Oliver finally walked in, not at all like a star – not like this was the Royal Albert Hall, but casual, relaxed and beaming, as if he just stepped out of his house in Korčula on a sunny morning and was about to sing a song for the five people sitting there on the bench by the sea. Dobro jutro tugo… It was obvious that even if there were only ten people here right now, it would not make a difference to his manner, the joy he finds in music and in forwarding it to whoever is willing to listen.
The opening was great. And from then on, it only got better. Oliver chatted with the audience through the microphone, joking around in between songs, exchanging winks with the conductor and giving out his best with ease and pleasure, despite Icelandic ash cloud and the 24 hours bus trip. It seemed that being on stage had a rejuvenating effect on him: by the time he got to Skalinada, he was twenty five. As well as the conductor. There, in fact, was a whole bunch of young musicians on stage with them – many players in the orchestra, Oliver’s chorus and a remarkably young and gifted cello player were clearly under thirty, and one would have expected that the young artists would look up to the older ones in a little bit of a stiff respect, but the chemistry was the exact opposite: it was the experienced performers who looked up and cheered for their younger counterparts on stage.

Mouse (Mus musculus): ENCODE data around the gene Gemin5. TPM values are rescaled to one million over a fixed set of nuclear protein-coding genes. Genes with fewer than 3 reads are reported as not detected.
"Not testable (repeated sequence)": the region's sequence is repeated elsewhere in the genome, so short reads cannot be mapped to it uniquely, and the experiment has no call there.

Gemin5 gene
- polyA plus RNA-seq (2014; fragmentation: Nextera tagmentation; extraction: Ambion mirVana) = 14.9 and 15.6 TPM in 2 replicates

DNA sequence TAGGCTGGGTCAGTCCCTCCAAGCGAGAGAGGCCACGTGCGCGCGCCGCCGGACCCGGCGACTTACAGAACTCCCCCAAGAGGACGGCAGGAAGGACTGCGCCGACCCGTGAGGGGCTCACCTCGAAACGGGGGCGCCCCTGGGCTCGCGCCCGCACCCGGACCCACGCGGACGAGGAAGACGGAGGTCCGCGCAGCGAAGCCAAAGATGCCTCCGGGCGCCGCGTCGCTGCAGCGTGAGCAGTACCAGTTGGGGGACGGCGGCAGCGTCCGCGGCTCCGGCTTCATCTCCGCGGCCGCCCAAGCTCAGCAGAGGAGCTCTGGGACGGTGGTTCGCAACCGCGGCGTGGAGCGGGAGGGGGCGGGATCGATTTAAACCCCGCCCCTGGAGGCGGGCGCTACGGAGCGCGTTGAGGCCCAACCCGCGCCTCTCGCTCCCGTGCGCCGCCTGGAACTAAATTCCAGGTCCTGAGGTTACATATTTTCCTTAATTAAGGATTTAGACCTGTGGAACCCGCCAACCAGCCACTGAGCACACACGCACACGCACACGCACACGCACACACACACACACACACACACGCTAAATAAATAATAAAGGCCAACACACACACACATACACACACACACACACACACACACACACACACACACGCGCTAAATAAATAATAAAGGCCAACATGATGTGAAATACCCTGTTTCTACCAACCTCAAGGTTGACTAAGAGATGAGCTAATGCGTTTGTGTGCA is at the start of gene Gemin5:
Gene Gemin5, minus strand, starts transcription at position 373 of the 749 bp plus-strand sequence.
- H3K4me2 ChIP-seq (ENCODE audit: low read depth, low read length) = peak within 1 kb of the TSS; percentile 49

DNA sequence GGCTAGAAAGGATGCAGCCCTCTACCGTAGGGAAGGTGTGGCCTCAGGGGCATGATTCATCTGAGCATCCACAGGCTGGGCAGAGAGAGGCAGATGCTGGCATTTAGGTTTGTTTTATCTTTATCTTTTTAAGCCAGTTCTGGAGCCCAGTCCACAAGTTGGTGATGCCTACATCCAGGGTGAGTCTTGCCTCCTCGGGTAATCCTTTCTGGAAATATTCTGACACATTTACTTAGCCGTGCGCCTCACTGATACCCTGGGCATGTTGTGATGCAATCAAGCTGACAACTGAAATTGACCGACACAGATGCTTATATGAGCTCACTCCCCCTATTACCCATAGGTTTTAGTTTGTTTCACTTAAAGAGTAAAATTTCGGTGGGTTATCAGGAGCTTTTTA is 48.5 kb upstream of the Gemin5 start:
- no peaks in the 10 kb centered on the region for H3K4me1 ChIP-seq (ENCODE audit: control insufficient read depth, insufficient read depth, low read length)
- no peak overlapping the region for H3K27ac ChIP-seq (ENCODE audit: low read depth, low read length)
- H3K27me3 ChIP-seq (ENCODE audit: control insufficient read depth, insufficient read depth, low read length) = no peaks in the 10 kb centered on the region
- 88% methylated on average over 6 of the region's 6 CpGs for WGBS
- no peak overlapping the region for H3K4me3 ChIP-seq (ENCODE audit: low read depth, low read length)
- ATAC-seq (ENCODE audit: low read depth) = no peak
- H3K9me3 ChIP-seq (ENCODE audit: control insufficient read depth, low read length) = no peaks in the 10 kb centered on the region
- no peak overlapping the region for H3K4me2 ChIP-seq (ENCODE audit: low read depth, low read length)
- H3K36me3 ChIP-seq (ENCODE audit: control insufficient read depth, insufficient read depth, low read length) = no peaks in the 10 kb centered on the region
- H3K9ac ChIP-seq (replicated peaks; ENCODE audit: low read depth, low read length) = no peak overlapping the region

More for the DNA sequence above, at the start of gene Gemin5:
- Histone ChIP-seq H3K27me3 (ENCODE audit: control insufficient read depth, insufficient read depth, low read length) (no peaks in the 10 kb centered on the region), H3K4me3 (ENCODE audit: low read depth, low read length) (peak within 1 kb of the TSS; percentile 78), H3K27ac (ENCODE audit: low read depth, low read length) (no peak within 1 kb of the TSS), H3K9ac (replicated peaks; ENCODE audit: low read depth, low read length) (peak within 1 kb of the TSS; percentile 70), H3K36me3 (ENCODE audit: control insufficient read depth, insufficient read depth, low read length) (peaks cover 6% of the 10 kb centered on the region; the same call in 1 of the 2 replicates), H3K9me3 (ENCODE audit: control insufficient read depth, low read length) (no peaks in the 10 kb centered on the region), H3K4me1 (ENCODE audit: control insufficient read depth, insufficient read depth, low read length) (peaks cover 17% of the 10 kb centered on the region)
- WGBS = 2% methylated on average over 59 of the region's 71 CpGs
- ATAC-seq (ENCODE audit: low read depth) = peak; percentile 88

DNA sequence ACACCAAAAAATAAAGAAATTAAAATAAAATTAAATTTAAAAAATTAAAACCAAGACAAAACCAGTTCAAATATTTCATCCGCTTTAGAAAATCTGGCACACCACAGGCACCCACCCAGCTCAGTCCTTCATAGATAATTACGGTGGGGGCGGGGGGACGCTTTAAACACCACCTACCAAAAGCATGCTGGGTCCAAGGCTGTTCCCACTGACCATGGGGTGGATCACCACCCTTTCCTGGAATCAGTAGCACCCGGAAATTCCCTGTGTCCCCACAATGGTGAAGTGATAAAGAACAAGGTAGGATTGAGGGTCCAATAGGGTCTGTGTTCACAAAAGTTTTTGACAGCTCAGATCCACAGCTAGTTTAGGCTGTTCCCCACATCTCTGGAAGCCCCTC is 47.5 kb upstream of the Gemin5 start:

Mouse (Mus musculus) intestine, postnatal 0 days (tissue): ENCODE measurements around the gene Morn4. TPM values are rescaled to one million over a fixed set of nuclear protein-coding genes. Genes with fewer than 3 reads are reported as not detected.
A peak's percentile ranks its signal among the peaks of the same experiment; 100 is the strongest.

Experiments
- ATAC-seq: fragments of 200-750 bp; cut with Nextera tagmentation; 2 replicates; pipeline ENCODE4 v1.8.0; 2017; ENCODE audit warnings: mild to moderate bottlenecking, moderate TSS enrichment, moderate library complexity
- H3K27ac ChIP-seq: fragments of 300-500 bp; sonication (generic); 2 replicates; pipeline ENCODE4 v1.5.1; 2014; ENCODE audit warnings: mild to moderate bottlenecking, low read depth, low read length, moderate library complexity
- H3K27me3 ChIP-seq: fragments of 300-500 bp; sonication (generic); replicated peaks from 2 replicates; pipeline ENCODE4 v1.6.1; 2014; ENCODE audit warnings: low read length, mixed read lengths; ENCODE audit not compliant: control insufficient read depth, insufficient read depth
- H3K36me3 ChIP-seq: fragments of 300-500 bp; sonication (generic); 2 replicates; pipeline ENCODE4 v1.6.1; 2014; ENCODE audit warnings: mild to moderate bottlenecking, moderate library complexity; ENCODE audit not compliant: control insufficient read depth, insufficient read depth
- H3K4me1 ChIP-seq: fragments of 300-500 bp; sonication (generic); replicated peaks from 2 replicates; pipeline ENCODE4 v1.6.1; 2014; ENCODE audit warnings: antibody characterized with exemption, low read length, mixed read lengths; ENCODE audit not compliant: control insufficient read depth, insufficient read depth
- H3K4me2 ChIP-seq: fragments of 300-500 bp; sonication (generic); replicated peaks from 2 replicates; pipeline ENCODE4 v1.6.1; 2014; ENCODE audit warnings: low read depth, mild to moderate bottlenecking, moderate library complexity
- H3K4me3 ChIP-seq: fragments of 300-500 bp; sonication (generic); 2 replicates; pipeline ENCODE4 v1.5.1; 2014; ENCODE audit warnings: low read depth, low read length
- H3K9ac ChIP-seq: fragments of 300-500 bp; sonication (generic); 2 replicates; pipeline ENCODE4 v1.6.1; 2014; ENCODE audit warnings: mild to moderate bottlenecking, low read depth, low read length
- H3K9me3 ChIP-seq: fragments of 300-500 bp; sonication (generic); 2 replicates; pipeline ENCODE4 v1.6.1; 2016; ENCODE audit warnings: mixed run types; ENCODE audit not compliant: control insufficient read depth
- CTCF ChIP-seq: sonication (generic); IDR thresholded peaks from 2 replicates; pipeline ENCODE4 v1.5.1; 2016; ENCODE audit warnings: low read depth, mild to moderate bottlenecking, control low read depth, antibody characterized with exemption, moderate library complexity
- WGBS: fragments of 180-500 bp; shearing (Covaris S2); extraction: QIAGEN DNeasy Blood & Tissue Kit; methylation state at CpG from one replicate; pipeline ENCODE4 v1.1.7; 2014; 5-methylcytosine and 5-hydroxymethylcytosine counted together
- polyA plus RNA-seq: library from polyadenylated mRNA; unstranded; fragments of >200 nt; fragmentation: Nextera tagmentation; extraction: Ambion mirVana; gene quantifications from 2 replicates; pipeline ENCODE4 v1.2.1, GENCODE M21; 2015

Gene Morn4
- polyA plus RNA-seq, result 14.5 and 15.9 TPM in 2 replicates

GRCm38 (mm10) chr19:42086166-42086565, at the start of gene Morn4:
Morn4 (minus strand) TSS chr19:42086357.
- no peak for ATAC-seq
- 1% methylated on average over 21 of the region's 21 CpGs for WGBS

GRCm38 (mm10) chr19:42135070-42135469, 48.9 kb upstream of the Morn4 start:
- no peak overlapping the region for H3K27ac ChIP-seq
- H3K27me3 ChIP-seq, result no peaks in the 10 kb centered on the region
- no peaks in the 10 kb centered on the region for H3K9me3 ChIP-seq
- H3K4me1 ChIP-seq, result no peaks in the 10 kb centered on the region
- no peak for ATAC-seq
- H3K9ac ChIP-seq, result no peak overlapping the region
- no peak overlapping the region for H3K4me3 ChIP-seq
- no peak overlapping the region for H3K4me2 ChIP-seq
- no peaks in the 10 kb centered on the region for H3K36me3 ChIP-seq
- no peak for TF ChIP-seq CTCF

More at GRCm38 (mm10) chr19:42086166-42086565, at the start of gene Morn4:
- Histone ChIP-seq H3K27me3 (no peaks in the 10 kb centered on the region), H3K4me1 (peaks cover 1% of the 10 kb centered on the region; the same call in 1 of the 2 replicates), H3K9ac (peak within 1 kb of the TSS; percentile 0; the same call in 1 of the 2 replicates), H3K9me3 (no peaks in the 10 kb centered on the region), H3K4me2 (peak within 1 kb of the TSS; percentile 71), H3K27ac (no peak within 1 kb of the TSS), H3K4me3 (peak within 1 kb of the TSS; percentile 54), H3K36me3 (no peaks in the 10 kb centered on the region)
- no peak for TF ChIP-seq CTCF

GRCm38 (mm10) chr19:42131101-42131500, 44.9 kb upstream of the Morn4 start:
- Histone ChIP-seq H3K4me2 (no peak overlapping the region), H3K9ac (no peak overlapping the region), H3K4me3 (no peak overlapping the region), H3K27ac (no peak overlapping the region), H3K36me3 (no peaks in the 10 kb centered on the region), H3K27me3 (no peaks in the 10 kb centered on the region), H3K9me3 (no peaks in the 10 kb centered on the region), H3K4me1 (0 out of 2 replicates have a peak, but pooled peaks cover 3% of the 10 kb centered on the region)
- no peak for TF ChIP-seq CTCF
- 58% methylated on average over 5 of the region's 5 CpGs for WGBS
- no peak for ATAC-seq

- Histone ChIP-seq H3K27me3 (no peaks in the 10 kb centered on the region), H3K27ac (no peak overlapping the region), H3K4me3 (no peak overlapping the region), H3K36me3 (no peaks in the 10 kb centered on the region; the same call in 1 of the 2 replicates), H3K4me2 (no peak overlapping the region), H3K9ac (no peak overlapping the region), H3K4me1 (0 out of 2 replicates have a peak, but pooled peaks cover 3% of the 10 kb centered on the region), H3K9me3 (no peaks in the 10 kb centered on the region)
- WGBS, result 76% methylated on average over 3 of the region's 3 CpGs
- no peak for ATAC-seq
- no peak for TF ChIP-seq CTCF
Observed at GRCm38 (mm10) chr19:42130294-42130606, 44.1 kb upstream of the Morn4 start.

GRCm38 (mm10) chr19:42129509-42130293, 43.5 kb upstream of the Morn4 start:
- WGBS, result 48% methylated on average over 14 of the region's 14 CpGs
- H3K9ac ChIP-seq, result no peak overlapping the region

I didn’t want to, but I’ve been skimming the audience every once in a while, making sure that the man who got me into all this at the first place was really not out there. Not that I’d care anymore, obviously. Not at all. But, well…

Oh, God. How much I wished him to suddenly turn up, kick out the odd looking guy on my left and say – excuse me, but this, in fact, is my place.